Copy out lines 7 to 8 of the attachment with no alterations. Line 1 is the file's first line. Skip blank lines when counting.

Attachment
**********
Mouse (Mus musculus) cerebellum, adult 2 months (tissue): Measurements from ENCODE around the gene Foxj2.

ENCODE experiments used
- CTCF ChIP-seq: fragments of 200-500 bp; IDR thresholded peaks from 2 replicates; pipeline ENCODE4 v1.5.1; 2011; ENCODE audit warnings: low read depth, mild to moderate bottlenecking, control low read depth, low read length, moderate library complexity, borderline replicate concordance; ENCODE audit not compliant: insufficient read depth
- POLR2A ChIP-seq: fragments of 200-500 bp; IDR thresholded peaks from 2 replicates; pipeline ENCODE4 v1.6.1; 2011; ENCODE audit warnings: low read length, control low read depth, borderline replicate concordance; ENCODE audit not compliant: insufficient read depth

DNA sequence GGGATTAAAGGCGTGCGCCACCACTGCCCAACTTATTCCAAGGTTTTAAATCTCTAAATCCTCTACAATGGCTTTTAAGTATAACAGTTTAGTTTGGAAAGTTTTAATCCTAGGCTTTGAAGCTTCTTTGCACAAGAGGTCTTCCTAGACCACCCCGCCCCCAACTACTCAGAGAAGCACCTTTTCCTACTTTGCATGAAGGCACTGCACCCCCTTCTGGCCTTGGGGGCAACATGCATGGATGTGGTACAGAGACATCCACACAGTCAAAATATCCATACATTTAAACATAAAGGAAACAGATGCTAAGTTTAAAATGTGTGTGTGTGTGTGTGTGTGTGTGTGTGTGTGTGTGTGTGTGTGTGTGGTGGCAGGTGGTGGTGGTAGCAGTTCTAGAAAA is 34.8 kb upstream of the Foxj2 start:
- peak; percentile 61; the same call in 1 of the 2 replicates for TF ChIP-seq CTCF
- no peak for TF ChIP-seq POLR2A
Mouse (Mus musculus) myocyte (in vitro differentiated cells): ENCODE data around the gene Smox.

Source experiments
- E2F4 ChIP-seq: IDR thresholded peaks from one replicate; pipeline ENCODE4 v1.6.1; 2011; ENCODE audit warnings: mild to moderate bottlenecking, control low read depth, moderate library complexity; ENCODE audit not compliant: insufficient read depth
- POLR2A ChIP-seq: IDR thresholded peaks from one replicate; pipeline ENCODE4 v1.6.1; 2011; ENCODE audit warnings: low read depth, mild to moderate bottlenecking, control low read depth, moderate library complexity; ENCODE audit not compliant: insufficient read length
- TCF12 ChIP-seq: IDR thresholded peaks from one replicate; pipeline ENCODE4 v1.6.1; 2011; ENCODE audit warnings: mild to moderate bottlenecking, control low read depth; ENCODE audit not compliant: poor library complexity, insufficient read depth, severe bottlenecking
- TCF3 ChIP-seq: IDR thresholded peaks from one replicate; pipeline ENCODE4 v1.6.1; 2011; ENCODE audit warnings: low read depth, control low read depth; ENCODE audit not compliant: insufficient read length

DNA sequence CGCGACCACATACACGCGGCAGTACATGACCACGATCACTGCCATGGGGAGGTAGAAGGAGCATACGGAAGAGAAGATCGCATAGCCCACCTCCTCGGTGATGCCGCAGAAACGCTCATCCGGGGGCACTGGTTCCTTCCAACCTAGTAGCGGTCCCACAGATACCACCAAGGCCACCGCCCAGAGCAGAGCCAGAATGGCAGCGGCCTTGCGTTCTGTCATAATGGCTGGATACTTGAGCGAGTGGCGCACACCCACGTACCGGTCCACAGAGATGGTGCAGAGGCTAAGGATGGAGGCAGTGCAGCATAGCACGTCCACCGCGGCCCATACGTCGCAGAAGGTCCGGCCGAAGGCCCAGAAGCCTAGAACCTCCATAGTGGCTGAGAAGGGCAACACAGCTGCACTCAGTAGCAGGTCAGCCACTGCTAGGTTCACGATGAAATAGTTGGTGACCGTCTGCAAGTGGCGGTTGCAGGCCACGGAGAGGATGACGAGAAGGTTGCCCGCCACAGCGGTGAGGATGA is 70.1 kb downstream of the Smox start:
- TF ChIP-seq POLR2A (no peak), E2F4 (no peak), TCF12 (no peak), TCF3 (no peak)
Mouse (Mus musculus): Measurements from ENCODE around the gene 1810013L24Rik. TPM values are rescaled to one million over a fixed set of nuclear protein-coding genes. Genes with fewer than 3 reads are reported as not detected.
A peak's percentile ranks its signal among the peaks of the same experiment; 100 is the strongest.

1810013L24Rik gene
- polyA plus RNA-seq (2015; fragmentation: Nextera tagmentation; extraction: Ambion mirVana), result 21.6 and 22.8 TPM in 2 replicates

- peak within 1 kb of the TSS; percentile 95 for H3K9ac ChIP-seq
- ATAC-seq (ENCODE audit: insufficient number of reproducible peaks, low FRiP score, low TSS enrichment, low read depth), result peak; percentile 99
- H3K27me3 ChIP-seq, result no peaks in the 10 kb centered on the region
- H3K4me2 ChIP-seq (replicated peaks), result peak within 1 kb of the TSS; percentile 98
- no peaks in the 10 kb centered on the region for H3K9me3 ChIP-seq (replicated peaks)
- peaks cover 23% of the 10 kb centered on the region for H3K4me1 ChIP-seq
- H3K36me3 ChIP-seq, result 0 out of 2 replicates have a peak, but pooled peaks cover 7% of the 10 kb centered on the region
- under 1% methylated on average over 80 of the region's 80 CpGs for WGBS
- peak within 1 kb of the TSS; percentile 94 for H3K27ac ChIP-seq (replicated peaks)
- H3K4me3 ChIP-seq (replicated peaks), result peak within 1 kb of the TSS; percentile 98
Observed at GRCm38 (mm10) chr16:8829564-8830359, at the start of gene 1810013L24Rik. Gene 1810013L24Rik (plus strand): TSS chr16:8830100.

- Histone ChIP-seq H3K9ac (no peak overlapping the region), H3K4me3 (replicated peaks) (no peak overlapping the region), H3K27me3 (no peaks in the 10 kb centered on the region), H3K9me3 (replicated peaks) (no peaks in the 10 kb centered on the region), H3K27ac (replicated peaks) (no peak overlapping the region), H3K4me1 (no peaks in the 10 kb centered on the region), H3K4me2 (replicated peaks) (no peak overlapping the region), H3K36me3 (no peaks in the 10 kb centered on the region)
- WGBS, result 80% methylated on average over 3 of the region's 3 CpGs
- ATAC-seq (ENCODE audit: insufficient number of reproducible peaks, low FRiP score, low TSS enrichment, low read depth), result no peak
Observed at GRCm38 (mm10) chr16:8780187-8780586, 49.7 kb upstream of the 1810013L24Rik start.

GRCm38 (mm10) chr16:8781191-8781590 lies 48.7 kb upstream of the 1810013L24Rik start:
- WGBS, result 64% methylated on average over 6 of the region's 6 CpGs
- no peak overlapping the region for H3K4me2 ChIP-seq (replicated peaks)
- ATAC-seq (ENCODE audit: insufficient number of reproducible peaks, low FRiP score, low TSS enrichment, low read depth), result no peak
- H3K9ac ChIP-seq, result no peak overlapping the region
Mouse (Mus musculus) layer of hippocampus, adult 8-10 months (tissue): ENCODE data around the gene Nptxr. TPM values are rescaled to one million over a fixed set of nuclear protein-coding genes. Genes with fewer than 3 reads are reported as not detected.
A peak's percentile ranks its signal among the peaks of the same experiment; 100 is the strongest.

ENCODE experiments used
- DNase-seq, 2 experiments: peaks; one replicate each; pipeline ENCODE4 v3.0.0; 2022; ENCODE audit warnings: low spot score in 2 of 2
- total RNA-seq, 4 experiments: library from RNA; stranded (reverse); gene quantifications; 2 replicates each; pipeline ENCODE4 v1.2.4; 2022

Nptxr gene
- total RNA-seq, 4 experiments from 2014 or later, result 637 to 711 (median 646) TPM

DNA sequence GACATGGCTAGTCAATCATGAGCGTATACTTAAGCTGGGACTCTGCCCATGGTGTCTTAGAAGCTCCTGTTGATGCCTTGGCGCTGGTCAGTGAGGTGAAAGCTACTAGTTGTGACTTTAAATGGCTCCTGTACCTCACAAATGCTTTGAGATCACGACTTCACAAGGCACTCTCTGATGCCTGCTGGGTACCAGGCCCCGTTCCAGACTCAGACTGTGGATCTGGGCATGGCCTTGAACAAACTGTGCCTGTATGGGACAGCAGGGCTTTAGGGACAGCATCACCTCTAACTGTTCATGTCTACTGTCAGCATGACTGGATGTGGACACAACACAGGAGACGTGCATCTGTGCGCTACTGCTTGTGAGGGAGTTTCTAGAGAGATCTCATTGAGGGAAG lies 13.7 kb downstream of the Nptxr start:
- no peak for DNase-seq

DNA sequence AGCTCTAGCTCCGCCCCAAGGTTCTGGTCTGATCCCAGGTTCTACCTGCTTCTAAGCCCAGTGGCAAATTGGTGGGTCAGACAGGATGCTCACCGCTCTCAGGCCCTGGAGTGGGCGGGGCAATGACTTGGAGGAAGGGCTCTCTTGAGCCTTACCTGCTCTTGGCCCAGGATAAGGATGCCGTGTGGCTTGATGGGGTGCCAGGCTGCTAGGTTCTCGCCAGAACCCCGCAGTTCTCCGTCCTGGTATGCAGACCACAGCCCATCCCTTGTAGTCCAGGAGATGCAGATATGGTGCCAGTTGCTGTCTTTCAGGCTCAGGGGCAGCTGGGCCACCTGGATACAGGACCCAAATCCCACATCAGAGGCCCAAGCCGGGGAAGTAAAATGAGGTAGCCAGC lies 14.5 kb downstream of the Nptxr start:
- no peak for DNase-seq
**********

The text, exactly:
- no peak for TF ChIP-seq POLR2A
Mouse (Mus musculus) myocyte (in vitro differentiated cells): ENCODE data around the gene Smox.